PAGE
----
This experience was fascinating to watch the process whereby company management had to prove that they did not need the union workers. The line was drawn and the two sides were facing off which is why we initially had to stay in the plant for like 10 days. Then it was something like out for 3 and in for 7 days at a time. Accomodations were made for us to sleep in areas converted to dorms, but I asked if I could bring my parent’s camping trailer on the property and stay there. And they said yes which sort of set things up for me to stay more independent which is what I had always been since I don’t think anyone else had ever taken a job there from Colorado. We went about our jobs along with some new assignments but we did have free time and everyone seemed to showcase some hobby or personal interest. A coworker who I had gotten to know was a serious saxophone player so I got to observe what that life looked like. For me it was about my computer but I also had this desire to play frisbee on the turbine floor. To do that I had to find someone who could throw so that I could have fun with my acrobatic catches. I guess we were all just trying to show off. But I was learning a lot about people.
For entertainment we were fortunate to be living at the time of the VHS and Beta Tape battles and no real legal control over the pirating of current run movies. So we were actually watching movies that were in the local theaters. But the ultimate entertainment night would be on my shoulders. I was telling people about my Apple Computer and that I had some games on it. These were typically simple text oriented games but I started to get some of the guys to checkout my football game. A simple play by play where you would run a play or choose a defense and the computer would randomly provide an outcome for the play. I found a way to put in our own names for the players which gave me the idea to create a game based on our own plant groups playing each other. Somehow the hype took off and everyone ended up in the cafeteria one night with my computer displaying the football game action projected onto a screen. We played an entire game where my computer was giving play-by-play results which included the names of most everyone in the room. These hard core power plant professionals went wild cheering for each play and I just made it run.
Keeping all of this in context: I’m a 26 year old chemist who came from Colorado and by then everyone knew how I had answered the smoking question and I am orchestrating one of the weirdest parties that I could have imagined. I think that is when I realized that anything was possible and I decided to take my strike pay winfall and move back to my beloved Steamboat Springs, CO, to develop laboratory software and open a computer store. I called Jeff, my college buddy who had just graduated with an MBA and degree in Law to see he wanted to join me. Connie was all in and left for Steamboat with the dogs. Soon after that I resigned from my job at NIPSCO and finalized my move back to Steamboat to launch my new adventure.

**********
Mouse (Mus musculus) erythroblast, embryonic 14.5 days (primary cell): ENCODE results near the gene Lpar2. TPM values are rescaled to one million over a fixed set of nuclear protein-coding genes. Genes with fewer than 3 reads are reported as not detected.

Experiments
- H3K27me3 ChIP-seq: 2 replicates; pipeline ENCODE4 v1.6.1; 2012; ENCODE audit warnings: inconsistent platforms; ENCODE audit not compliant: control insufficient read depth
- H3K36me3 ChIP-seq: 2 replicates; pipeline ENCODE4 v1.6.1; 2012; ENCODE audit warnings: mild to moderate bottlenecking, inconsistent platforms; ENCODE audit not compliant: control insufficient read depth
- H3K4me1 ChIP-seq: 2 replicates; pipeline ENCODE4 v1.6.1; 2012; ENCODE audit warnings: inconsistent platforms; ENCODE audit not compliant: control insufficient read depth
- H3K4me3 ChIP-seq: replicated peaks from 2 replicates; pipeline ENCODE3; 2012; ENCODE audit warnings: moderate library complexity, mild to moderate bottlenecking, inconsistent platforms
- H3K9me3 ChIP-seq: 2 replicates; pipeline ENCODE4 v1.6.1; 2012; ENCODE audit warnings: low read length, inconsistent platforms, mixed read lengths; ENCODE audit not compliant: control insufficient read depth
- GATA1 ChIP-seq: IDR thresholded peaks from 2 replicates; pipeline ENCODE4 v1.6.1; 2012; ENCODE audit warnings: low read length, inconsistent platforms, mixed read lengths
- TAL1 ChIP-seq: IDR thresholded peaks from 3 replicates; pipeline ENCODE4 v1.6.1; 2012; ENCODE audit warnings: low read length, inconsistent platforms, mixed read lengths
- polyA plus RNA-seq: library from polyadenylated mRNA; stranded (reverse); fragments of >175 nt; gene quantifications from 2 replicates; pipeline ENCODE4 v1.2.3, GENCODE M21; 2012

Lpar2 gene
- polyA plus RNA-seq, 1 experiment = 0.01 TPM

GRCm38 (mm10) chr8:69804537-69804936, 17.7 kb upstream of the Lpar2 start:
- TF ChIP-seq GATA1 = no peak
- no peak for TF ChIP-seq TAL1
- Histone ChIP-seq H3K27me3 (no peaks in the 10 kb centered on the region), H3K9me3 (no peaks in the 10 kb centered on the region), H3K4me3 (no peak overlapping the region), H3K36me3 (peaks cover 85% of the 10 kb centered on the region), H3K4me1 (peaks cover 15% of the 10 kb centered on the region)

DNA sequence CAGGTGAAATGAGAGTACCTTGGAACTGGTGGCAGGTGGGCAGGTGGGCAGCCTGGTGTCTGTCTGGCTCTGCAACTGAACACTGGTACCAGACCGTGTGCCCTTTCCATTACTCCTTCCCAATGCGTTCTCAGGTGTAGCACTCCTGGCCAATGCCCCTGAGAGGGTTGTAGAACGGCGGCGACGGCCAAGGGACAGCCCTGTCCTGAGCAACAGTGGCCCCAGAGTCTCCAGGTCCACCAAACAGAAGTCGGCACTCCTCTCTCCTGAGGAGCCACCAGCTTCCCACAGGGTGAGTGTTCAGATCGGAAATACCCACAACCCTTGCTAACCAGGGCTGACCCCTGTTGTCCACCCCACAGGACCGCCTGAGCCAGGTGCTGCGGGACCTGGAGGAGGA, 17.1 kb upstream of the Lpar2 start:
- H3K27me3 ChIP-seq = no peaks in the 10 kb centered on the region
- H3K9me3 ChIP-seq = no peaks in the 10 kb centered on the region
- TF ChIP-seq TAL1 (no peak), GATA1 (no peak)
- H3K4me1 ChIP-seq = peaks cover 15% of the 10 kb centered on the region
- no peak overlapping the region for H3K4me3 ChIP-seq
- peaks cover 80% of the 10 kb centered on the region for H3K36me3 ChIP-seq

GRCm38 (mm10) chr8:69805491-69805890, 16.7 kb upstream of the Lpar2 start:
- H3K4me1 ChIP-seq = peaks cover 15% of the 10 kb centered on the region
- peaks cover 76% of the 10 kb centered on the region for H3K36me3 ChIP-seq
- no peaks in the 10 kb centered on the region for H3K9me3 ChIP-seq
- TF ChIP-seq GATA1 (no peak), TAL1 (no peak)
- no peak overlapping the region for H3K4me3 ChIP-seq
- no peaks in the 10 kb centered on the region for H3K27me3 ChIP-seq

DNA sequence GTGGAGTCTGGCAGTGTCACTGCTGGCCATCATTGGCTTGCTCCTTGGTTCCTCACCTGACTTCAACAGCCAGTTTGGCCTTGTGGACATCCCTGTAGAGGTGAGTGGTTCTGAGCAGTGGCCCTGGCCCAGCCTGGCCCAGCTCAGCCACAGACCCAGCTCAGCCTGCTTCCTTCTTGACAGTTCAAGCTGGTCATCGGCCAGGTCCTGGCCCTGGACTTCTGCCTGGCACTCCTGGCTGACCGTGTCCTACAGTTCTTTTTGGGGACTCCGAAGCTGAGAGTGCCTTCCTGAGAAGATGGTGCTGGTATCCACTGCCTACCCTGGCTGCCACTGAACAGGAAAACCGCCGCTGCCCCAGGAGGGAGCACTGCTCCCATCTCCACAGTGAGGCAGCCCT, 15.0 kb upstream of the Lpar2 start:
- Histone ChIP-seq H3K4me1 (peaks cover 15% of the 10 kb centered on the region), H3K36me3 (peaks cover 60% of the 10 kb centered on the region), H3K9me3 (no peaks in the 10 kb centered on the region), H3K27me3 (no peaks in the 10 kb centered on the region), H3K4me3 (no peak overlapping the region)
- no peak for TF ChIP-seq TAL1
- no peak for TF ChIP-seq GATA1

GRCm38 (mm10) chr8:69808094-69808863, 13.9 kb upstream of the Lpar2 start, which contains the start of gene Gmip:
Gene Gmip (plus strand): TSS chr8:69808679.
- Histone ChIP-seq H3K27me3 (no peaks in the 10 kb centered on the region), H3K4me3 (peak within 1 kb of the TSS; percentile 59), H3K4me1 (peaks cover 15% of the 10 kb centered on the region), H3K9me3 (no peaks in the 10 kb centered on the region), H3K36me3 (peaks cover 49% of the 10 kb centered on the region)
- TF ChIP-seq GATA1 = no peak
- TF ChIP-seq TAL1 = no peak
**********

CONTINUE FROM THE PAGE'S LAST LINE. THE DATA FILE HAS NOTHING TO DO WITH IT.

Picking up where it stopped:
After retiring and satisfying my need to venture into the wilderness for a number of backpacking trips I have settled back into a volunteer role helping fulfill the mission of Swedemom Center of Giving, SCOG, by helping move our local Habitat ReStore forward with online sales. This all started in 2015 when I helped startup MacHub which laid the groundwork for the SCOG dream. I departed for a year working in Washington and much progress occurred as MacHub became a Causal Hub for the Yamhill County Gospel Rescue Mission under the umbrella of Swedemom Center of Giving and McMinnville Habitat ReStore transitioned from a partial hub to become a full Causal hub. The SCOG mission has always been “To generate financial stability for all nonprofit organizations and ensure the success of their programs”. This has proven to be possible and I am fortunate to have found a way that I can be a part of this dream.
Swedemom provides specialized financial assistance to other nonprofits through the Swedemom LLC online sales platform which utilizes eBay and other similar online sales networks. Our nonprofit partners collect donations of quality goods, sell them on the nationwide Swedemom platform, and become self-sustaining hubs that generate funds for their charitable programs. The original Swedemom sales website is about to be replaced with options to allow the individual hubs to show their own items. This will be so valuable for the ReStore to have their own online sales presence.
I have joined the SCOG Board of Directors but my focus is on helping the McMinnville Habitat ReStore become a successful casual hub. They have been developing this hub since I was helping MacHub and they have been making consistent progress with a the prospect of a huge upside potential. The ReStore model is a perfect fit, they have a donations intake operation that can easily expand beyond just taking in building and home items. For the last couple of months I have been providing consistency for running the ReStore Hub which in turn has given me a working perspective on the overall effort needed to be successful. Many of you may know how to sell items on eBay, however, taking it to a inventory based operation with daily sales fulfillment requires an organizational commitment.